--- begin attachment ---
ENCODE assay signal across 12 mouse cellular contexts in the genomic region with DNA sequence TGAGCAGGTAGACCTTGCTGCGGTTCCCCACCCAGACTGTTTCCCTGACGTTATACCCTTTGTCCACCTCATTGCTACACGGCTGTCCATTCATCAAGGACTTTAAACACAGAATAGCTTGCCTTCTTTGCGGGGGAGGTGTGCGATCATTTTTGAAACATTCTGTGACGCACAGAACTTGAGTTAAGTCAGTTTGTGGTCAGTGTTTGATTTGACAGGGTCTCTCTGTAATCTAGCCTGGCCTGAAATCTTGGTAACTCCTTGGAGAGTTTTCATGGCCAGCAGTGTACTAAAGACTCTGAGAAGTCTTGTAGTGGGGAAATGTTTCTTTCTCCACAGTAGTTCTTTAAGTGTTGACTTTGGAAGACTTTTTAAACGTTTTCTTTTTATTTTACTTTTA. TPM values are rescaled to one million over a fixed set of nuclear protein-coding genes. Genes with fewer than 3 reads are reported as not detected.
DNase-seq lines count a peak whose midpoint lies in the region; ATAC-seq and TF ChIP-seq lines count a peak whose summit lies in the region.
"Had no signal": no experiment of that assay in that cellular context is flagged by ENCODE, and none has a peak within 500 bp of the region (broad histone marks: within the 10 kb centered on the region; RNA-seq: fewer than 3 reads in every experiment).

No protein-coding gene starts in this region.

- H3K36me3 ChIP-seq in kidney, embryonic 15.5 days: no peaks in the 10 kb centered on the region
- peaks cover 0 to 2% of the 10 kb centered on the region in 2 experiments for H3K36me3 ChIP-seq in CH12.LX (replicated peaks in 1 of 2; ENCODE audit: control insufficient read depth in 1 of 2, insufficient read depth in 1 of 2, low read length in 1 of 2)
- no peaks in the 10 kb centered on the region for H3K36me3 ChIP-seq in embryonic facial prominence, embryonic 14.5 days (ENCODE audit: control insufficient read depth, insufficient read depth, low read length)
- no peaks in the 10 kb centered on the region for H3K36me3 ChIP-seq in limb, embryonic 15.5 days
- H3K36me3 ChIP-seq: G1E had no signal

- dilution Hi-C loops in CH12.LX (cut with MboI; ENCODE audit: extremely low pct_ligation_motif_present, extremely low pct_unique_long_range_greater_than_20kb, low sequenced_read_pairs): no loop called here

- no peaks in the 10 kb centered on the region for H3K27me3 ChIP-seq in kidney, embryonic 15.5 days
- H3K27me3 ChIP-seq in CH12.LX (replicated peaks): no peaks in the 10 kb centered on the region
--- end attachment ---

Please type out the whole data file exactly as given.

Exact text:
ENCODE assay signal across 12 mouse cellular contexts in the genomic region with DNA sequence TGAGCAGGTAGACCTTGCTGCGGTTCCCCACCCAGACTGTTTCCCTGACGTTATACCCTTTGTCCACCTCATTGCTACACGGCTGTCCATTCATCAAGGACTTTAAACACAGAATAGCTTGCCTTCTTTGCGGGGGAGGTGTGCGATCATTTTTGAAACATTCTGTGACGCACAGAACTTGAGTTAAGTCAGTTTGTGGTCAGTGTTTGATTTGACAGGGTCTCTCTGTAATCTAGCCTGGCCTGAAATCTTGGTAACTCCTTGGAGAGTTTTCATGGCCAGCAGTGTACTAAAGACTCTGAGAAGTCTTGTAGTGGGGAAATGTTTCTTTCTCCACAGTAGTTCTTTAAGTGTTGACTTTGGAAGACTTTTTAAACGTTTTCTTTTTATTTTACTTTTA. TPM values are rescaled to one million over a fixed set of nuclear protein-coding genes. Genes with fewer than 3 reads are reported as not detected.
DNase-seq lines count a peak whose midpoint lies in the region; ATAC-seq and TF ChIP-seq lines count a peak whose summit lies in the region.
"Had no signal": no experiment of that assay in that cellular context is flagged by ENCODE, and none has a peak within 500 bp of the region (broad histone marks: within the 10 kb centered on the region; RNA-seq: fewer than 3 reads in every experiment).

No protein-coding gene starts in this region.

- H3K36me3 ChIP-seq in kidney, embryonic 15.5 days: no peaks in the 10 kb centered on the region
- peaks cover 0 to 2% of the 10 kb centered on the region in 2 experiments for H3K36me3 ChIP-seq in CH12.LX (replicated peaks in 1 of 2; ENCODE audit: control insufficient read depth in 1 of 2, insufficient read depth in 1 of 2, low read length in 1 of 2)
- no peaks in the 10 kb centered on the region for H3K36me3 ChIP-seq in embryonic facial prominence, embryonic 14.5 days (ENCODE audit: control insufficient read depth, insufficient read depth, low read length)
- no peaks in the 10 kb centered on the region for H3K36me3 ChIP-seq in limb, embryonic 15.5 days
- H3K36me3 ChIP-seq: G1E had no signal

- dilution Hi-C loops in CH12.LX (cut with MboI; ENCODE audit: extremely low pct_ligation_motif_present, extremely low pct_unique_long_range_greater_than_20kb, low sequenced_read_pairs): no loop called here

- no peaks in the 10 kb centered on the region for H3K27me3 ChIP-seq in kidney, embryonic 15.5 days
- H3K27me3 ChIP-seq in CH12.LX (replicated peaks): no peaks in the 10 kb centered on the region